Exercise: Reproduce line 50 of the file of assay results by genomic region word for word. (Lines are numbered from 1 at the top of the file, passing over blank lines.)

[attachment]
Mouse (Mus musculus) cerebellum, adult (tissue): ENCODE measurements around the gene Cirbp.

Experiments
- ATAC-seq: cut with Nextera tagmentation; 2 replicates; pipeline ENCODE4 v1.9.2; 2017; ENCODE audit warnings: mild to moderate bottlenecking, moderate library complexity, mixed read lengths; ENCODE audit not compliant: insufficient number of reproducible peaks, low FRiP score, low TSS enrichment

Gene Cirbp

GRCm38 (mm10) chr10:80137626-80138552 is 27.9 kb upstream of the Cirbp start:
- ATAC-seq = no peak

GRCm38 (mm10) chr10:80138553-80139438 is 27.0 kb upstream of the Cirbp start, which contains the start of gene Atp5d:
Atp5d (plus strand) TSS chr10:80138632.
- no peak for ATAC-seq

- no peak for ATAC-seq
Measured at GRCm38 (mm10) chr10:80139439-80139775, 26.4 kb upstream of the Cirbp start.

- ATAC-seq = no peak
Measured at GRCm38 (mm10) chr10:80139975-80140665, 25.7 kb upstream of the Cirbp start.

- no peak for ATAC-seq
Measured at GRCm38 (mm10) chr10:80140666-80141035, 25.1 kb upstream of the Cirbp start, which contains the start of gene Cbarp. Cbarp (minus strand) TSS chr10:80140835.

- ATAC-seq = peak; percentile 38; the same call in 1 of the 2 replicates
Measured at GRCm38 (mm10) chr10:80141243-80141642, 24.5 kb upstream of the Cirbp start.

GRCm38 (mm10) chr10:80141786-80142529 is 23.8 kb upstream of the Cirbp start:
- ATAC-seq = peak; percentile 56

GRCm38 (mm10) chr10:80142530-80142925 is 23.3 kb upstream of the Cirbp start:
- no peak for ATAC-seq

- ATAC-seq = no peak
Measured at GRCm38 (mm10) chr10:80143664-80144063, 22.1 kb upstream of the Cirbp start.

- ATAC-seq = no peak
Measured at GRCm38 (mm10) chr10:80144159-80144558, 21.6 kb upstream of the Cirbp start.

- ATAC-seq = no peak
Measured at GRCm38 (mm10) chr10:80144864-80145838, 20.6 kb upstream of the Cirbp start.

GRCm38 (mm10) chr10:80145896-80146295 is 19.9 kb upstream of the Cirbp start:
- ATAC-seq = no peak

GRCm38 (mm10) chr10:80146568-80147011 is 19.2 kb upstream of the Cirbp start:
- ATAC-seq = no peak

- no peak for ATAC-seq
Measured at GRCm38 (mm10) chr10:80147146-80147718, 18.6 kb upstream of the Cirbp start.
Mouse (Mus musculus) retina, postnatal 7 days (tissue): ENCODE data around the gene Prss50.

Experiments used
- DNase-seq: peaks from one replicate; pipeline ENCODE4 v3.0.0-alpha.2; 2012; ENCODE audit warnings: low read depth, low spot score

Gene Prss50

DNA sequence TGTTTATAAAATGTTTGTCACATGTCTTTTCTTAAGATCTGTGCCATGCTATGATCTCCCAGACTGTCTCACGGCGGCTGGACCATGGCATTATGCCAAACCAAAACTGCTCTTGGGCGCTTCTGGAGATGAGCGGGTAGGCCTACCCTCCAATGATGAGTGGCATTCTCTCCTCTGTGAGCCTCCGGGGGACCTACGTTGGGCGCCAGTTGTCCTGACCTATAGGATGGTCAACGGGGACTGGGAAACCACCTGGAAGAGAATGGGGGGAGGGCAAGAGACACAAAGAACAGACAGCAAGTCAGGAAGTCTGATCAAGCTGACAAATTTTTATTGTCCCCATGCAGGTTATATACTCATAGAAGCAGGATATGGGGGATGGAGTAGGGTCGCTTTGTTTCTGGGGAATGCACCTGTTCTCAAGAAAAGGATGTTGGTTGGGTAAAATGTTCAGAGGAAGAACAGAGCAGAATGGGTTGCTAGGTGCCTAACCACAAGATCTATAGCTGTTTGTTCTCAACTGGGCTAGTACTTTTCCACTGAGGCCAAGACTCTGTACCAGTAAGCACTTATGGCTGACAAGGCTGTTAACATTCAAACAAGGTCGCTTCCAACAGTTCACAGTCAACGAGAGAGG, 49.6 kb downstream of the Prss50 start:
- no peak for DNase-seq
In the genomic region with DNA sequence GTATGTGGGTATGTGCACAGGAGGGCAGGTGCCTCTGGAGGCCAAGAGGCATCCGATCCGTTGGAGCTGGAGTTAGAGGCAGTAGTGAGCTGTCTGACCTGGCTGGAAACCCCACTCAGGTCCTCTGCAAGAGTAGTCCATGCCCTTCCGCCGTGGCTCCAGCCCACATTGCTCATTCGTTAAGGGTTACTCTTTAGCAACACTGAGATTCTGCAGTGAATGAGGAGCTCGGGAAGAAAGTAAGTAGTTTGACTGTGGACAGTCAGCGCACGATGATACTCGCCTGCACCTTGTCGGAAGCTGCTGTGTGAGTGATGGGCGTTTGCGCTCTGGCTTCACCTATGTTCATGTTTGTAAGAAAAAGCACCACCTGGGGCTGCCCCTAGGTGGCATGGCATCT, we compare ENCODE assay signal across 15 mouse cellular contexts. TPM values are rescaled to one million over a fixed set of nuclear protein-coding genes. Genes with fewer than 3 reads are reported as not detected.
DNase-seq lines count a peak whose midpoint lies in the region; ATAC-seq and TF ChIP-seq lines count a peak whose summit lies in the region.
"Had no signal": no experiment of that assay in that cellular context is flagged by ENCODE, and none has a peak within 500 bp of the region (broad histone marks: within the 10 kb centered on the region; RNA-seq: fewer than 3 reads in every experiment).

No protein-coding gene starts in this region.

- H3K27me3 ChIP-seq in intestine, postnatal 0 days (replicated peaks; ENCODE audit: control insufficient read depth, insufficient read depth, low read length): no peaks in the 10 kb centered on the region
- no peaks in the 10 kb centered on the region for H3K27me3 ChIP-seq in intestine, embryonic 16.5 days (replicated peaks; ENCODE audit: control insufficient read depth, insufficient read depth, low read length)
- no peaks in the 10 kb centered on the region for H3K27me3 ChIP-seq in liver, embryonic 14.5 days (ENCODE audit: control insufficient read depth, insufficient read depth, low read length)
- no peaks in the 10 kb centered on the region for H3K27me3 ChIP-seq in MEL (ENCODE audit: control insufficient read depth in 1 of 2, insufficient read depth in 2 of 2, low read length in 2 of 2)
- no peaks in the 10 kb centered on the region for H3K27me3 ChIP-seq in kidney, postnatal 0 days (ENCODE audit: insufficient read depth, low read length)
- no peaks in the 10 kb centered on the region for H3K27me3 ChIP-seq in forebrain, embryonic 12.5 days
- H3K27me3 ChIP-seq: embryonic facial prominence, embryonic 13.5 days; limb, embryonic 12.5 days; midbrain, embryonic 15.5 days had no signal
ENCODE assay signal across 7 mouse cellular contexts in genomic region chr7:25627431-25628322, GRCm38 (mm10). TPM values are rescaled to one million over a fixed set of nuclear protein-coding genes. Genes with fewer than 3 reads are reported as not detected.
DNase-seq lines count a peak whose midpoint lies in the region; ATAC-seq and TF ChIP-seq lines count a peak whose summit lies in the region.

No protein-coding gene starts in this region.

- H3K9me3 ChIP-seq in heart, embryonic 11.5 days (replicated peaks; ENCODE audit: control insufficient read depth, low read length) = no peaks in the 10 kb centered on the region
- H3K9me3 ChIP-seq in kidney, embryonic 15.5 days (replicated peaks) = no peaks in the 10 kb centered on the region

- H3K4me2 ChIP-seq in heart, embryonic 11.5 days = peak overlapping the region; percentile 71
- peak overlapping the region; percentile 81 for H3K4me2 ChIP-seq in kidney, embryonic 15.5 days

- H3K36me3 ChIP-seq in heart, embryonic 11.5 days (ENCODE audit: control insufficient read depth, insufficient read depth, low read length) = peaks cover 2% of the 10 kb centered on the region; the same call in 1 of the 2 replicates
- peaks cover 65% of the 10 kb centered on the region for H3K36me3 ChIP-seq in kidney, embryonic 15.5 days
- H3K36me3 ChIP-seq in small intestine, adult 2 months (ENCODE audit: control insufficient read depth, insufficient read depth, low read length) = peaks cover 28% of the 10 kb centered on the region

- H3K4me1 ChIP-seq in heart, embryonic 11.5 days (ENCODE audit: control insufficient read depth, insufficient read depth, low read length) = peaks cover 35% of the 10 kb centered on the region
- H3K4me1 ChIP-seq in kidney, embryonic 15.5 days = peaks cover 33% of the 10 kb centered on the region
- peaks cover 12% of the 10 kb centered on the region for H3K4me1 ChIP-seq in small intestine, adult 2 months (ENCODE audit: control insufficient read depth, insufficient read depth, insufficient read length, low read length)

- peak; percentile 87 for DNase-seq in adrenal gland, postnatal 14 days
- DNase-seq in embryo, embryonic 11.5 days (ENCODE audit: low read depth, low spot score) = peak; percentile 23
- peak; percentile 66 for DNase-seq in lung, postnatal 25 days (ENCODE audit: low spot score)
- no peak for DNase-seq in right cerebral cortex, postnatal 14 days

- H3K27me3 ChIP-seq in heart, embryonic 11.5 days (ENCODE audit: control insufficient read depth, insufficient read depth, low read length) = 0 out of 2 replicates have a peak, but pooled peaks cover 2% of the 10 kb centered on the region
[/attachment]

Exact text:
- H3K27me3 ChIP-seq: embryonic facial prominence, embryonic 13.5 days; limb, embryonic 12.5 days; midbrain, embryonic 15.5 days had no signal